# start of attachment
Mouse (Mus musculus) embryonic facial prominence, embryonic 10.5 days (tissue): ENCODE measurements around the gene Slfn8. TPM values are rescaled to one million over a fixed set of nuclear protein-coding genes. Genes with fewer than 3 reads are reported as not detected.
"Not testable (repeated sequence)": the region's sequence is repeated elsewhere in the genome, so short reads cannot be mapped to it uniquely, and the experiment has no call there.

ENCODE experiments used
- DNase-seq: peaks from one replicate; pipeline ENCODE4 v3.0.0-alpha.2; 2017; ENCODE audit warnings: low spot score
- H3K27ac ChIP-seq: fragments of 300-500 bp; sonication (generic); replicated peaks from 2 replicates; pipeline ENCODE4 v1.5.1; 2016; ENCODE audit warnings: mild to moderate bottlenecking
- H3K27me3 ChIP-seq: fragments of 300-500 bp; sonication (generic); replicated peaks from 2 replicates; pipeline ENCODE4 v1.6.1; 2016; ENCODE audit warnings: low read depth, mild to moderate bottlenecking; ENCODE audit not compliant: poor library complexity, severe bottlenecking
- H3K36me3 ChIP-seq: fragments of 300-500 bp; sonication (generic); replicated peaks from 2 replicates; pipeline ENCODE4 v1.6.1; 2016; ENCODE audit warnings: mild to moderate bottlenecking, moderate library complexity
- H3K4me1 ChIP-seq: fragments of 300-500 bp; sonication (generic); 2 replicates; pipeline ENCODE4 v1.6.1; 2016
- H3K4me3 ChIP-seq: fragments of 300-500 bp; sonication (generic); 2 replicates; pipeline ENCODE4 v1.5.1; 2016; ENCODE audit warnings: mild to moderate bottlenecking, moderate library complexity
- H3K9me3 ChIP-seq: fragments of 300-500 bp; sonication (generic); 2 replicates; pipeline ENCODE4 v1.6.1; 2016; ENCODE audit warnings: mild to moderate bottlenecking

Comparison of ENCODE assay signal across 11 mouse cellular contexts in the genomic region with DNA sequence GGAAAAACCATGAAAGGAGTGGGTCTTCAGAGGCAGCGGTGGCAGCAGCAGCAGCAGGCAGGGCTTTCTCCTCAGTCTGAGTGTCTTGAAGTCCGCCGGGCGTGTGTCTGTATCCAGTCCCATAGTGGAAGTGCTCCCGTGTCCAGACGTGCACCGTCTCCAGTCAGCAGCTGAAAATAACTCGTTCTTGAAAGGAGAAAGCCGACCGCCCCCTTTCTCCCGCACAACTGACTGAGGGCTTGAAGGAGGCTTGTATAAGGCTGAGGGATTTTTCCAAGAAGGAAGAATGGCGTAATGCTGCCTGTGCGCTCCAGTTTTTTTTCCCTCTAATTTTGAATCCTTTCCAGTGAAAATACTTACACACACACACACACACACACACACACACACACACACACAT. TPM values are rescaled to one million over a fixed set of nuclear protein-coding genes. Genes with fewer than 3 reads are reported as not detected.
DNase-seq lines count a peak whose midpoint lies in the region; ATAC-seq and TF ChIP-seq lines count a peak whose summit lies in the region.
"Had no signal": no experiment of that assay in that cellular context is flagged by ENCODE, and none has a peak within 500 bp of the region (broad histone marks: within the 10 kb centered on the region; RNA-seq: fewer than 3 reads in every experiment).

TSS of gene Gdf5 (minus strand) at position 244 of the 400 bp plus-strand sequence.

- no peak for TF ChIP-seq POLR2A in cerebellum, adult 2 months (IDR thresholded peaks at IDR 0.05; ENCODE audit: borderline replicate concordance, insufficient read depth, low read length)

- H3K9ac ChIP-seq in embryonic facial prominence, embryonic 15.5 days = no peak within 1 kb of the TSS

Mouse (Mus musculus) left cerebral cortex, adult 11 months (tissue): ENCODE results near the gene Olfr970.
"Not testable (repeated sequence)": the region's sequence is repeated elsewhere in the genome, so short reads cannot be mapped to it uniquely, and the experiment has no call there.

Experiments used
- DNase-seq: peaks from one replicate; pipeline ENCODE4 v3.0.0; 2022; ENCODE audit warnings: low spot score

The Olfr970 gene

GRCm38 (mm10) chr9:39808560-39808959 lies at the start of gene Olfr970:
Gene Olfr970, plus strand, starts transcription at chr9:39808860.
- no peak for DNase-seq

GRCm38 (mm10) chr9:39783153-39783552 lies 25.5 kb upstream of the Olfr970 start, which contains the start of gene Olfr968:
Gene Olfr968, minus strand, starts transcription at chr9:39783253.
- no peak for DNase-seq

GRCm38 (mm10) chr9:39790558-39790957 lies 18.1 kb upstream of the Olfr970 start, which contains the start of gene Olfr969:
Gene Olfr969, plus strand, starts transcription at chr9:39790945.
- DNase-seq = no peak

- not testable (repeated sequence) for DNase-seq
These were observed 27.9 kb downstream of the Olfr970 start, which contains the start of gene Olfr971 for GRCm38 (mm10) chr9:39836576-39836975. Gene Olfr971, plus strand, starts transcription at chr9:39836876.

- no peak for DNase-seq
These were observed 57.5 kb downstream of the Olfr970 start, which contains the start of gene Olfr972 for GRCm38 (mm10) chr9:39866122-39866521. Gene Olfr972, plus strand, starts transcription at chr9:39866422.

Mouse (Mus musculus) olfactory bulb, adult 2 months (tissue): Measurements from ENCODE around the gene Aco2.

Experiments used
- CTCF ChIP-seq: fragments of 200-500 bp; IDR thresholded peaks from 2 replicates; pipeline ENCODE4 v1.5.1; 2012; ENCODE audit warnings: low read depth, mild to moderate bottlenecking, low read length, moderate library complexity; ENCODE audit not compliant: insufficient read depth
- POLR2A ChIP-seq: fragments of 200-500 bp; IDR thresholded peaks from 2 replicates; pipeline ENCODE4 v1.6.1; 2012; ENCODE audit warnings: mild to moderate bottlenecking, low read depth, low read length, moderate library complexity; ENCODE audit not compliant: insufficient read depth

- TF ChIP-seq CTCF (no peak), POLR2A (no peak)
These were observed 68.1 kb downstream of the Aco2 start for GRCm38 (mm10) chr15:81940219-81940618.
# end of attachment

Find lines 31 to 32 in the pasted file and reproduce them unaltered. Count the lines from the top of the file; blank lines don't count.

- not testable (repeated sequence) for DNase-seq
These were observed 27.9 kb downstream of the Olfr970 start, which contains the start of gene Olfr971 for GRCm38 (mm10) chr9:39836576-39836975. Gene Olfr971, plus strand, starts transcription at chr9:39836876.